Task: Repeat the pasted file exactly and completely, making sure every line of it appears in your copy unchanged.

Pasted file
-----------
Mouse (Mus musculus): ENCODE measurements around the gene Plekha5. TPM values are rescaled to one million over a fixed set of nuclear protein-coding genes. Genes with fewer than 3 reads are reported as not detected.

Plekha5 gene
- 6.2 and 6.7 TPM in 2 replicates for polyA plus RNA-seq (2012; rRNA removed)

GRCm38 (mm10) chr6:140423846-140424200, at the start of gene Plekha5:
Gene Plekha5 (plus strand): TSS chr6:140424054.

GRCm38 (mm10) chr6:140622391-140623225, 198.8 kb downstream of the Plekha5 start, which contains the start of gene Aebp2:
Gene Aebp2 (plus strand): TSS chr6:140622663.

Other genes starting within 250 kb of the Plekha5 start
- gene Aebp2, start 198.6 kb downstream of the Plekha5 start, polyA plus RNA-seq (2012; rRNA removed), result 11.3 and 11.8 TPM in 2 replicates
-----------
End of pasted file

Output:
Mouse (Mus musculus): ENCODE measurements around the gene Plekha5. TPM values are rescaled to one million over a fixed set of nuclear protein-coding genes. Genes with fewer than 3 reads are reported as not detected.

Plekha5 gene
- 6.2 and 6.7 TPM in 2 replicates for polyA plus RNA-seq (2012; rRNA removed)

GRCm38 (mm10) chr6:140423846-140424200, at the start of gene Plekha5:
Gene Plekha5 (plus strand): TSS chr6:140424054.

GRCm38 (mm10) chr6:140622391-140623225, 198.8 kb downstream of the Plekha5 start, which contains the start of gene Aebp2:
Gene Aebp2 (plus strand): TSS chr6:140622663.

Other genes starting within 250 kb of the Plekha5 start
- gene Aebp2, start 198.6 kb downstream of the Plekha5 start, polyA plus RNA-seq (2012; rRNA removed), result 11.3 and 11.8 TPM in 2 replicates